Fashion takes flight

Two New Yorkers started an ethical fashion line made in Ghana – and found more opportunity to do good on the ground.

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From the Series

Fashion hearts are aflutter with love for African pattern right now, but one design label in particular is going further, helping to preserve traditional artisanship and set up ethical production on the continent.

Studio One Eighty Nine is catching the world’s attention with the striking designs of its Fashion Rising collection, produced in a workshop in Ghana and sold on its newly launched online shop.

Its Spring Summer 2014 collection was featured in the Africa Is Now exhibition at Design Indaba Expo 2014. Since then, Vogue Italy has come knocking, and so has Us Weekly, and The Queen Latifah Show

The two dynamic women at its core are New Yorkers Abrima Erwiah and actress Rosario Dawson. Friends since they were teenagers, they were inspired to start their social enterprise after attending the opening of the City of Joy, a healing centre for brutalised women in Bukavu in the DRC in February 2011.

The centre is a project of V-Day, writer Eve Ensler’s global activist movement to end violence against women. “V-Day’s One Billion Rising campaign put out a global call to action in 2012 saying that according to UN statistics, one in three women globally will be the victim of rape or sexual violence in their lifetime – which works out to about one billion women worldwide,” explains Erwiah.

The experience galvanised Dawson and Erwiah.

We have come across many women in our journey that have ‘risen’ because of creativity and fashion so we called it ‘fashion rising’, Erwiah says.

Erwiah, who is of Ghanaian and Ivoirian heritage, has more than 15 years of fashion and luxury experience, most recently in global marketing and communications for Bottega Veneta. She relocated to Ghana to oversee production for Studio One Eighty Nine.

She and Dawson design each collection in collaboration with local artisans. “We use many traditional techniques and infuse them with innovation in order to develop products that preserve the local heritage and traditions but that are at the same time modern and contemporary,” she says.

Their Spring Summer 2014 collection drew heavily on hand-painted patterns, batik and screenprinting. The label also frequently incorporates artisanal techniques such as basket weaving (seen, for example, in bags made from woven palm leaves), kente weaving, wood carving and ‘bogolanfini’ (Malian textiles usually referred to as mud cloth).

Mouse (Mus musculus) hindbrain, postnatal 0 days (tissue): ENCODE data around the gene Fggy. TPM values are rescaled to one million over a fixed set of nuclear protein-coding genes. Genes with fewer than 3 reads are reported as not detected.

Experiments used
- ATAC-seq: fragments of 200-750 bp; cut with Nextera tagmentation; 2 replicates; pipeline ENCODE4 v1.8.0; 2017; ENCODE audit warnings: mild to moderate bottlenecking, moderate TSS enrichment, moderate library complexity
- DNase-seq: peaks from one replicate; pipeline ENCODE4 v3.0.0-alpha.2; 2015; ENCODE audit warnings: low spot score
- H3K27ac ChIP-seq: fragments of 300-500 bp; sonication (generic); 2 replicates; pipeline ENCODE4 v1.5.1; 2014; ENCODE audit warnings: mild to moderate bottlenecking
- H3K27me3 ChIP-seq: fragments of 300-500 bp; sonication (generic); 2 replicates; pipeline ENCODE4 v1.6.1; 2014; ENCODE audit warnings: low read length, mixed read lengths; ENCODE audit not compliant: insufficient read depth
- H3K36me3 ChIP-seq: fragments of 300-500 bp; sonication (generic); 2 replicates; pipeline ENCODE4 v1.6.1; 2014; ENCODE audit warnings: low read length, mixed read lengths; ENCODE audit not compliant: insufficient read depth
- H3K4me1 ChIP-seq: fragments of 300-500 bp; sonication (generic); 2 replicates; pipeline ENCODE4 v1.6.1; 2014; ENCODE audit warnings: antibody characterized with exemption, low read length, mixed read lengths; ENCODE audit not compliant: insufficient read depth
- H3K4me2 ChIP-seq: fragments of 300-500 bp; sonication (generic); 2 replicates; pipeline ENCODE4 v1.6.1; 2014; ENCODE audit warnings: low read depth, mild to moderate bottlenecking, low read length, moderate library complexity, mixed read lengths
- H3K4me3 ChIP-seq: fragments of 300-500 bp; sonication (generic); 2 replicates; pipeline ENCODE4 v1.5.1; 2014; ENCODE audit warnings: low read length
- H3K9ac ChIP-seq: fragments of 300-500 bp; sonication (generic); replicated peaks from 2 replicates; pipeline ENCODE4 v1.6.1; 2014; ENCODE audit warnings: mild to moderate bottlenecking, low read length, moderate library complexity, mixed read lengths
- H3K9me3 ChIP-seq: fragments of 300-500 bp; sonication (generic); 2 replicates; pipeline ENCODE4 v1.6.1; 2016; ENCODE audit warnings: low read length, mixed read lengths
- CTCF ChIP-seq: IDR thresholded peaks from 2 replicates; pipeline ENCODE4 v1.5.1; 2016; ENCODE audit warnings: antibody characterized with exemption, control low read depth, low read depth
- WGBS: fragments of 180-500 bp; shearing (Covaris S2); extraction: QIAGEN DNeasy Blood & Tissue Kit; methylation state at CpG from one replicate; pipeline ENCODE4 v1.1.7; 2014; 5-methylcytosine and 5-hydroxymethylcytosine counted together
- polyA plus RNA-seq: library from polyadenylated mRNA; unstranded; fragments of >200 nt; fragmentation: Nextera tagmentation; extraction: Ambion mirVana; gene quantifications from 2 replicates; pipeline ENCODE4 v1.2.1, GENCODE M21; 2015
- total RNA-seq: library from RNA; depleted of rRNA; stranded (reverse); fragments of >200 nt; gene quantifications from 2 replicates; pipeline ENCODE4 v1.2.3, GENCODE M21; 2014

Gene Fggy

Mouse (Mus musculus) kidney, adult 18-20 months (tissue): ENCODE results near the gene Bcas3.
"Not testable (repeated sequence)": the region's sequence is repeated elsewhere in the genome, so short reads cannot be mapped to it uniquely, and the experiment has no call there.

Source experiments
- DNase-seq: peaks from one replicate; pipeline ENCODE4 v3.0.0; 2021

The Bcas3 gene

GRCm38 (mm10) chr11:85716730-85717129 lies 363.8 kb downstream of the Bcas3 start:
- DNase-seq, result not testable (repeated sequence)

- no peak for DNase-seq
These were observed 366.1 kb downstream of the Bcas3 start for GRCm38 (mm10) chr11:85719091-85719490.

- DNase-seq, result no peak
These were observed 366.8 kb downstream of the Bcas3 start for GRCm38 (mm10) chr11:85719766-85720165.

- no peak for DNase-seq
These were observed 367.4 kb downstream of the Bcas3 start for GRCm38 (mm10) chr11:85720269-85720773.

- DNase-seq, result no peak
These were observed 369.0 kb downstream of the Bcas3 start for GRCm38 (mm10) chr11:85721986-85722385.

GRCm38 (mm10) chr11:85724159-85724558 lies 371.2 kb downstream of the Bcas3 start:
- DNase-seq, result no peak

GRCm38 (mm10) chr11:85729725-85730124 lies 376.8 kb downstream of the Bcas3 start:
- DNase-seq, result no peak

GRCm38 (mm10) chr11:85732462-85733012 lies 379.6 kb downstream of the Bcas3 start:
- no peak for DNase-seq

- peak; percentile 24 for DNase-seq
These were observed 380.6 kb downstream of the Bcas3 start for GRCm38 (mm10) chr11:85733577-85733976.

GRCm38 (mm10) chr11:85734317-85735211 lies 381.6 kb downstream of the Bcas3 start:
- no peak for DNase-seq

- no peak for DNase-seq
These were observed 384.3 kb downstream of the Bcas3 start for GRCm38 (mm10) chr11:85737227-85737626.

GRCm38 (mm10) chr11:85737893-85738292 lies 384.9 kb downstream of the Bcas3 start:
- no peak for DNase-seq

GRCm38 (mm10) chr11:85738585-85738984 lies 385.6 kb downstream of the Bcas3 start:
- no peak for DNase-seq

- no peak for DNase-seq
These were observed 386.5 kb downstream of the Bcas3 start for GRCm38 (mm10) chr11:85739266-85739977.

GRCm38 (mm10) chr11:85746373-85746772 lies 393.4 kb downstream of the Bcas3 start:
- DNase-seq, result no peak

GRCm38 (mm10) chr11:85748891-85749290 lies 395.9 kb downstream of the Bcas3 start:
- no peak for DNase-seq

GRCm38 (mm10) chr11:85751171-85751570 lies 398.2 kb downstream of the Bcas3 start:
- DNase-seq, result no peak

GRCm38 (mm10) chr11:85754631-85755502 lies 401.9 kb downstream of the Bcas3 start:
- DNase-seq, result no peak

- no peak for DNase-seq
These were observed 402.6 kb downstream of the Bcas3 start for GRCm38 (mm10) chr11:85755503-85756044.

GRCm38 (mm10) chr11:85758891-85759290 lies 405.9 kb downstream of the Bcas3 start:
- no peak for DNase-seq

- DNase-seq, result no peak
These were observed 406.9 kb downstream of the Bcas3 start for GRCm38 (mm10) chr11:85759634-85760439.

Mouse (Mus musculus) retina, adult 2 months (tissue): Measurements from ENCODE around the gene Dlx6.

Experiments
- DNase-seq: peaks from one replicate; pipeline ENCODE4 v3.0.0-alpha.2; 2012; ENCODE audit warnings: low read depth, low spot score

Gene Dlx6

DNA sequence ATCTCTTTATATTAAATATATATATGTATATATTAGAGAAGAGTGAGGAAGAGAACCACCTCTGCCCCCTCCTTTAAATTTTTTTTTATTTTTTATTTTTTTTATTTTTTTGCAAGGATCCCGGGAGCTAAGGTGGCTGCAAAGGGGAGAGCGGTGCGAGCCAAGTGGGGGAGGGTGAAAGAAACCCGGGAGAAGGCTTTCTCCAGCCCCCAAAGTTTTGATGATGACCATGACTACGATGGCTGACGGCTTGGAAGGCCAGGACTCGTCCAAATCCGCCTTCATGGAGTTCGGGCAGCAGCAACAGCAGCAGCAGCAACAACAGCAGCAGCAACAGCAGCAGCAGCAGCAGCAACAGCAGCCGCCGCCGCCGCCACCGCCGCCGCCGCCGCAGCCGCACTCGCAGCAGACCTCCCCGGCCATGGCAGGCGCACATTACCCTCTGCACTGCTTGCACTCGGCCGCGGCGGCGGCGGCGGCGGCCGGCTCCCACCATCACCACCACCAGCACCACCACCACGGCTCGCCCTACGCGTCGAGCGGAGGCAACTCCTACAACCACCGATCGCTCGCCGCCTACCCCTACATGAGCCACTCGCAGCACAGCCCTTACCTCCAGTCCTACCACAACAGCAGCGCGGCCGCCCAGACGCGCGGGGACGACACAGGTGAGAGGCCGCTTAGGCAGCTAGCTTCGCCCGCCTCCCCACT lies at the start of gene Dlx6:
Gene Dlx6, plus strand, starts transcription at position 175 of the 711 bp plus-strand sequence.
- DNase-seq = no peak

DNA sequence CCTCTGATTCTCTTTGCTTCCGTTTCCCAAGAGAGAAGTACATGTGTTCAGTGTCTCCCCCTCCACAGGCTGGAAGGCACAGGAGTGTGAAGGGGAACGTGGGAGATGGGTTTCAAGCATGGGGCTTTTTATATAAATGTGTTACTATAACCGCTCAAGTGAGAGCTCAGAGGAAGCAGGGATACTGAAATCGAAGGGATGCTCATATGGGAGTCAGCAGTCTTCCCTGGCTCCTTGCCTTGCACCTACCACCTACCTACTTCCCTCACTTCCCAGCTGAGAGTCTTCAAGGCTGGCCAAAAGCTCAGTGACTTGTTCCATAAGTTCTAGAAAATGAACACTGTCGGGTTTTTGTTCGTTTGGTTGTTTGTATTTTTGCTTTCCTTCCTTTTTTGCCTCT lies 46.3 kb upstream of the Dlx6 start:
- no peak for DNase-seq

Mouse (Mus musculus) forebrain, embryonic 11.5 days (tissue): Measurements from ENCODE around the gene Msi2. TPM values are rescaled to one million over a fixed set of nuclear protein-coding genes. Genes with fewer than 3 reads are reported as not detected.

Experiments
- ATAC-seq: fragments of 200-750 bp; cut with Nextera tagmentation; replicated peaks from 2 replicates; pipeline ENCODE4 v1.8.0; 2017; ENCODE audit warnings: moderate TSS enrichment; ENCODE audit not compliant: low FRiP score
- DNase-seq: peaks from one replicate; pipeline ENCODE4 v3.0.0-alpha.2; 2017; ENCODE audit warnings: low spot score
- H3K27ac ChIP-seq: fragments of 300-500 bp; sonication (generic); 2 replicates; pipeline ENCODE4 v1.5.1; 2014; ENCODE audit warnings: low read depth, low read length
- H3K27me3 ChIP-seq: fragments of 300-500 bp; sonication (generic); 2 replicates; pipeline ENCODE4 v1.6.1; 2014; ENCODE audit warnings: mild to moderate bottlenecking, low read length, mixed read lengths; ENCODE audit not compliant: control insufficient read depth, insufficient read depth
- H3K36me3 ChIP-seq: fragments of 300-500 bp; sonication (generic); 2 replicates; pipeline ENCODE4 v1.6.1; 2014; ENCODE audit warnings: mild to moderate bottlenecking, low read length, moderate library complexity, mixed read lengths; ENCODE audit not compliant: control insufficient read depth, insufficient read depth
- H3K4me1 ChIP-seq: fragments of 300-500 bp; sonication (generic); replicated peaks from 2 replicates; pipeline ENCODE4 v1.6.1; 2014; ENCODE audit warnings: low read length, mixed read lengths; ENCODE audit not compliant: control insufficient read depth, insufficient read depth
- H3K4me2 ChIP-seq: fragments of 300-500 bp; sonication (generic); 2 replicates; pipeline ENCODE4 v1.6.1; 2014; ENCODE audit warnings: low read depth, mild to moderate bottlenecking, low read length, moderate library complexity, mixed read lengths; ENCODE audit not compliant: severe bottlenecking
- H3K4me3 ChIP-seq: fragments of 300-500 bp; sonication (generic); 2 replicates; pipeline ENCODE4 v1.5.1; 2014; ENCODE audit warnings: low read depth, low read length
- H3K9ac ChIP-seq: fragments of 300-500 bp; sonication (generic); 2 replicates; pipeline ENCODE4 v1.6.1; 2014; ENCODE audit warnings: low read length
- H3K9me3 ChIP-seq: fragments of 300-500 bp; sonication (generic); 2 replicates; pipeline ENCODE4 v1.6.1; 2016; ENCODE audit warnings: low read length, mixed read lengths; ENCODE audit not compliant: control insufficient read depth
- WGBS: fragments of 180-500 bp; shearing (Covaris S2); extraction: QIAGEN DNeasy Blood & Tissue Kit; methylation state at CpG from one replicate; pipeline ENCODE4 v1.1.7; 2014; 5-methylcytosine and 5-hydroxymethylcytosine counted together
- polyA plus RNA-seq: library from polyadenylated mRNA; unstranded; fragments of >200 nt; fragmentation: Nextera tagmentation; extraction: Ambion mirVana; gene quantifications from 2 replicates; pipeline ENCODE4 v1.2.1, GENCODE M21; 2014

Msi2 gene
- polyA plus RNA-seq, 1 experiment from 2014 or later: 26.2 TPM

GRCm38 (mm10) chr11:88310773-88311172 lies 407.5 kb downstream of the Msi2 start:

Their third collection (Spring Summer 2015), which they are currently working on, will feature indigo as an integral part of their storytelling. They have partnered with the United Nations Ethical Fashion Initiative to show the collection in Milan in September.

We have increased and expanded our work with local artisans to include additional traditional crafts and product categories, Erwiah says.

The collection will also introduce bogolan bags, jewellery inspired by traditional Adinkra symbols and pieces made of carved wood and beadwork.

“The challenge we always have is in sourcing materials and consistency in quality,” she says about working in a country without an established fashion manufacturing industry. “We try to find creative ways to address these challenges and come up with solutions that improve the standard of our product and introduce new ideas to the local market.”

Quality fabrics are high on their list of priorities – cotton twill, crepe de chine, silk georgette, Italian wool and vegan leather, the latter being a material that in Ghana is traditionally used in furniture rather than garments.

Their design identity mixes high and low – handbags made from recycled can pulls, aprons and pillows from rice bags, beads from recycled glass bottles.

The pair are also working hard to make a difference on the ground in Ghana. They have just helped set up an ethical factory there and have trained 20 tailors to produce clothing for various designers, including themselves. They are helping local brands to prepare for export and have recently tripled the size of the team in their own workshop.

Fuel shortages, rolling power outages, the raining season and depreciation of the Ghana cedi are all issues to contend with, Erwiah admits. “But on the upside, we work with so many amazing and talented individuals and artisans. Our aim is to create as much value as possible in Africa and to come up with innovative solutions to some of these challenges and continue to move forward working here.”

Browse the latest Fashion Rising collection here.